Manufacturer Enter the name manufacturer of the IR device associated with the file you are searching for.

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Hand Control Model # Enter the model number for the hand-held IR remote associated with the file you are searching for. Device Model # Where To Search Enter the manufacturer's model number for the IR device associated with the file you are searching for. Use the radio buttons to select one of three ways to specify where to search for IR files: IR Files in Folder - Use this option to specify a target directory to search. Click the Browse button to select the directory to search in the Browse For Folder dialog. The first time you search within any given directory, NetLinx Studio generates an index file of all IR files in that directory. The status of this operation is indicated in the Status dialog. This only happens the first time a directory is searched. AMX IRN Database - Use this option to search the AMX IRN Database. User's IRN Database - Use this option to search for IR files within an existing User IR Database (*.IRN) file. IRN files are generated in the IREdit utility program.

Once you have entered one or more items in the search criteria fields, you can use the down arrows to the right of these fields to open and select from a list of previously entered items. For example, once you have typed "Sony" in the Manufacturer field, the next time you need to search for Sony devices, just select "Sony" from the dropdown list.

3. Click OK to begin the search, based on the specified criteria. 4. The results of the Find IRL/IRV search operation are listed in the Find IRL Files tab of the Output Display Window. The information in this tab includes the search criteria entered in the Find IR Files dialog. Double-click any item in the Find IR Files tab to open the selected IR file in the IREdit application. Right-click in the Find IR Files tab to open the Output Display window context menu.

Printing Files
You can print the active file in the Source Code Editor using the Print option in the File menu. 1. Choose File > Print Preview to open the Print Preview window, to preview the file, as it will be printed (if necessary). 2. Choose File > Print Setup to open the Print Setup dialog, to choose and configure your printer (if necessary). 3. Choose File > Print (or click the toolbar button) to print the file. Print Preview Window This option displays a preview of the file or code block in a separate window, as it will appear when printed. If a block of text (in a Source Code Editor window) is selected, the highlighted block of text will appear in the Print Preview window. Otherwise, the active file will appear for preview.

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The options in the Print Preview window toolbar include:


Print Next Page Prev Page Prints the current page view Displays the next page of the selected file Displays the previous page of the selected file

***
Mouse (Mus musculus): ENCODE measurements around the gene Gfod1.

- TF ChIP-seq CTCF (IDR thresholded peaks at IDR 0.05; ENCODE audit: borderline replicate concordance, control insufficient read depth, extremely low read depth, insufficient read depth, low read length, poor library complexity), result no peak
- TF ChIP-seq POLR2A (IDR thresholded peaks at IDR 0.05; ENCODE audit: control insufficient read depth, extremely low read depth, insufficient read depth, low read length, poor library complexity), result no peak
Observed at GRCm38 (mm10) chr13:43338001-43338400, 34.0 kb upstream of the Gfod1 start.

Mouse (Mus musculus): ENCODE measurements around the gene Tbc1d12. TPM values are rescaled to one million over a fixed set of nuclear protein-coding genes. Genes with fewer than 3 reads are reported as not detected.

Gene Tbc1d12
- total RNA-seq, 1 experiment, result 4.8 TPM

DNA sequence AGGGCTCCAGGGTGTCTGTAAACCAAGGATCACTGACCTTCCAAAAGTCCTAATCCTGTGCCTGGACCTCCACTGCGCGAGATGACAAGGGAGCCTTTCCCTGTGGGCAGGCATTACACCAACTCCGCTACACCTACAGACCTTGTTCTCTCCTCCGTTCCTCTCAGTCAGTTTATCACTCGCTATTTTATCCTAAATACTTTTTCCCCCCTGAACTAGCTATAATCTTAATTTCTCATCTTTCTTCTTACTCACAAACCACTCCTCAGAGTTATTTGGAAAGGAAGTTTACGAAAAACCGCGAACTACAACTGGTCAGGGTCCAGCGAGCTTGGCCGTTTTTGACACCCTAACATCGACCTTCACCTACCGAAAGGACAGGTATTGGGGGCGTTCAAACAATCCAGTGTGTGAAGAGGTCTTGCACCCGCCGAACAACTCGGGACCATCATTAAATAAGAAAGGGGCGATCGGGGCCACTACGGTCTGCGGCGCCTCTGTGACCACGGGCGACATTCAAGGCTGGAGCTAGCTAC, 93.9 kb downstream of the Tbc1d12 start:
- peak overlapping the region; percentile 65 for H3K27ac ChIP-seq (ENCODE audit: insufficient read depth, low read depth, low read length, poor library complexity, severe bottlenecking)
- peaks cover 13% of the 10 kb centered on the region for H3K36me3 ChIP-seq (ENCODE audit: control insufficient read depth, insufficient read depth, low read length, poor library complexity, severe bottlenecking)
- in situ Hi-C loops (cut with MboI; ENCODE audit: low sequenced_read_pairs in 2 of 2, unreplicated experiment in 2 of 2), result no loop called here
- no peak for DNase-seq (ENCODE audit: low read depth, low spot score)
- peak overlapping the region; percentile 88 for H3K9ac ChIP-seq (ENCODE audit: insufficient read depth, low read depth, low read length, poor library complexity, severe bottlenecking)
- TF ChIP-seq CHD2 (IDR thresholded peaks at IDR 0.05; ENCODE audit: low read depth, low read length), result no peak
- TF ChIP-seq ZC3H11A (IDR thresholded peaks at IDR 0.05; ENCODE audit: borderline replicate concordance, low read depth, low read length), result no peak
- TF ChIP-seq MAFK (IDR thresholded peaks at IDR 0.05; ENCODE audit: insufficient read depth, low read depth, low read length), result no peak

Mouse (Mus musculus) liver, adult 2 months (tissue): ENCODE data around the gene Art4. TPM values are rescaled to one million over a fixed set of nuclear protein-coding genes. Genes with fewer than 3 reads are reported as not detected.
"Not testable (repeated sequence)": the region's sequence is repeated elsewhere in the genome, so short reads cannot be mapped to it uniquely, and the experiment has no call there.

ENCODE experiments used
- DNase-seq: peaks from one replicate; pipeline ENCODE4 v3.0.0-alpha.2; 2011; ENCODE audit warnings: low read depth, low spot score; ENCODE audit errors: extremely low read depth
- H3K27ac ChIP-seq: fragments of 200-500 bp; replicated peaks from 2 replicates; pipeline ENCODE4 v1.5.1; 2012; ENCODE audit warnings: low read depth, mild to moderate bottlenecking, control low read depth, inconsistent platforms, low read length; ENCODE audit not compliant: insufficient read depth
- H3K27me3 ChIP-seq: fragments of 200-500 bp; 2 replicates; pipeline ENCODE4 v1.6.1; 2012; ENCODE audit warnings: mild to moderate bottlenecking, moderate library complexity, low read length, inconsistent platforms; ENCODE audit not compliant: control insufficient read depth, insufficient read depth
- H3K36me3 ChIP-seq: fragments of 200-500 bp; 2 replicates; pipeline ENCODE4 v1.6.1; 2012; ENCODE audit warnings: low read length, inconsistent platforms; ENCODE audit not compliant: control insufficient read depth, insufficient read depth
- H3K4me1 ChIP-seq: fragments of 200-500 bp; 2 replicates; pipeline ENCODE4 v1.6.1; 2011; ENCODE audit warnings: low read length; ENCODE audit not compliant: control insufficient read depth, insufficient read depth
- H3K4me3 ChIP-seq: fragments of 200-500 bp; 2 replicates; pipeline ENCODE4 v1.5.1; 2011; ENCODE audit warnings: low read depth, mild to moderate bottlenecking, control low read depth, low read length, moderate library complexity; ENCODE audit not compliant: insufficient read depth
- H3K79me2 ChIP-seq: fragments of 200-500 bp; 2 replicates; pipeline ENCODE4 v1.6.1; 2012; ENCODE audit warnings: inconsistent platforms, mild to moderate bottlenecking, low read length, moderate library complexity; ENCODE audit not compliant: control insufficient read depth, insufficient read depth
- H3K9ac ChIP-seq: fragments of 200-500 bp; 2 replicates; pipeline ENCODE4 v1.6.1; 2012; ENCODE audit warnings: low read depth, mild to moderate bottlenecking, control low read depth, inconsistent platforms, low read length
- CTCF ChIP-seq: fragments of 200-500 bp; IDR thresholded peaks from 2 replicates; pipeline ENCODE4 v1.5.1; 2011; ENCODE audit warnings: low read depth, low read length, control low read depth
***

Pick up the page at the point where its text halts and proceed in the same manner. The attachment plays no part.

One Page/Two Page Toggles the page view to one or two pages. This option is enabled only if the active file is longer than one page. Zoom In Zoom Out Close Zooms in on the page view Zooms out from the page view Closes the Print Preview window

If you don't have a printer installed on your PC, the Print and Print Preview options invoke a message alerting you to install a printer.

Print Dialog Select Print from the File menu (or click the toolbar button) to access the Print dialog. Use the options in this dialog to set preferences for your printer, and send the file in the currently active Source code Editor window to a specified printer.
Name Properties Click the down arrow to display a list of available printers. Select the target printer from this list. Click to open the Printer Setup dialog to set options specific to the selected printer. All - Click to print the entire file Pages - Click to enable the from: and to: fields where you can specify the pages that you want to print. Selection - Click to print only the currently selected (highlighted) text in the file. This option is only available if a block of text is selected in the active Source Code Editor window. Copies - Click the up and down arrow buttons to specify the number of copies to print.

Print Range Use the radio buttons to specify the range of the active file to be printed:

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Programming
Overview
Use Source Code Editor windows (FIG. 11) to display, view and edit Axcess and NetLinx source code files. You can have multiple files open at any time. Each code file is opened in a separate Source Code Editor window.

FIG. 11 Source Code Editor Window

Refer to the Source Code Editor Window - Features section on page 15 for a list of supported features.

Source Code Editor Context Menu Right-click inside any Source Code Editor window to open the Source Code Editor context menu. The options in this menu include:
Build Active System Compiles all Source Code files (and any associated Include and Module files) in the active System. Compile <active Source Code File> Compile as NetLinx Compile as Axcess Compiles the active file, using the compile type associated with the file (the compile type can be changed via the File Properties dialog). Click to compile the active file using the NetLinx compiler, regardless of it's Compile As property. Click to compile the active file using the Axcess compiler, regardless of it's Compile As property.

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Undo, Redo Cut, Copy, Paste